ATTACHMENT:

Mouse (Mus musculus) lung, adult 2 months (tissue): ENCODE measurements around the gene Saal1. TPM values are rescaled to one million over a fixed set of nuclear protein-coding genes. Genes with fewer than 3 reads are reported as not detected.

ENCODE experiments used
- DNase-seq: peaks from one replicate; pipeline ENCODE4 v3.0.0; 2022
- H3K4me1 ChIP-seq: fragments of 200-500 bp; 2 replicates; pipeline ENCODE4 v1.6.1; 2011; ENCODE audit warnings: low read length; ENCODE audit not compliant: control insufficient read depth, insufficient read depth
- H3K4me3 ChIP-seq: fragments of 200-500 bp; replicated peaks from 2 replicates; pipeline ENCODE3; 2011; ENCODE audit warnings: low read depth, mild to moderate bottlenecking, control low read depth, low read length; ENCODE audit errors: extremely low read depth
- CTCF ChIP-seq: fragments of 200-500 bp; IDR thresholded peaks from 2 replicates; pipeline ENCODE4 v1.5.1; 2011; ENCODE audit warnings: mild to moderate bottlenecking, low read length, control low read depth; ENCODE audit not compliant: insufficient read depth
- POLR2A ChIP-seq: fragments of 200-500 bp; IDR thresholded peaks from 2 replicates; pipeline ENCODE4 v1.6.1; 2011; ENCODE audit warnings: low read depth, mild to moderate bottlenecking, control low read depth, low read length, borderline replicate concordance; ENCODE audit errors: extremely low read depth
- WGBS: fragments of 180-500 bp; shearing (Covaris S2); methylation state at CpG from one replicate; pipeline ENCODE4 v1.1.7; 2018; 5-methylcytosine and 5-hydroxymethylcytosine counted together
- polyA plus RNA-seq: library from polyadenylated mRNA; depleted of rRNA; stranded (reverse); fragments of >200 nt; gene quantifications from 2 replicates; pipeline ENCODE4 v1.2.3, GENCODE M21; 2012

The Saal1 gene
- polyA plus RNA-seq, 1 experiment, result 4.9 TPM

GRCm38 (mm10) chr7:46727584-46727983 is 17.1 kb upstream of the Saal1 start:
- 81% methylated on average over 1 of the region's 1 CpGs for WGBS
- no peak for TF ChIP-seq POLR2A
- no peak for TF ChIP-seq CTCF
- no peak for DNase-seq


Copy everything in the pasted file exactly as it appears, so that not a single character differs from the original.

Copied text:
Mouse (Mus musculus) lung, adult 2 months (tissue): ENCODE measurements around the gene Saal1. TPM values are rescaled to one million over a fixed set of nuclear protein-coding genes. Genes with fewer than 3 reads are reported as not detected.

ENCODE experiments used
- DNase-seq: peaks from one replicate; pipeline ENCODE4 v3.0.0; 2022
- H3K4me1 ChIP-seq: fragments of 200-500 bp; 2 replicates; pipeline ENCODE4 v1.6.1; 2011; ENCODE audit warnings: low read length; ENCODE audit not compliant: control insufficient read depth, insufficient read depth
- H3K4me3 ChIP-seq: fragments of 200-500 bp; replicated peaks from 2 replicates; pipeline ENCODE3; 2011; ENCODE audit warnings: low read depth, mild to moderate bottlenecking, control low read depth, low read length; ENCODE audit errors: extremely low read depth
- CTCF ChIP-seq: fragments of 200-500 bp; IDR thresholded peaks from 2 replicates; pipeline ENCODE4 v1.5.1; 2011; ENCODE audit warnings: mild to moderate bottlenecking, low read length, control low read depth; ENCODE audit not compliant: insufficient read depth
- POLR2A ChIP-seq: fragments of 200-500 bp; IDR thresholded peaks from 2 replicates; pipeline ENCODE4 v1.6.1; 2011; ENCODE audit warnings: low read depth, mild to moderate bottlenecking, control low read depth, low read length, borderline replicate concordance; ENCODE audit errors: extremely low read depth
- WGBS: fragments of 180-500 bp; shearing (Covaris S2); methylation state at CpG from one replicate; pipeline ENCODE4 v1.1.7; 2018; 5-methylcytosine and 5-hydroxymethylcytosine counted together
- polyA plus RNA-seq: library from polyadenylated mRNA; depleted of rRNA; stranded (reverse); fragments of >200 nt; gene quantifications from 2 replicates; pipeline ENCODE4 v1.2.3, GENCODE M21; 2012

The Saal1 gene
- polyA plus RNA-seq, 1 experiment, result 4.9 TPM

GRCm38 (mm10) chr7:46727584-46727983 is 17.1 kb upstream of the Saal1 start:
- 81% methylated on average over 1 of the region's 1 CpGs for WGBS
- no peak for TF ChIP-seq POLR2A
- no peak for TF ChIP-seq CTCF
- no peak for DNase-seq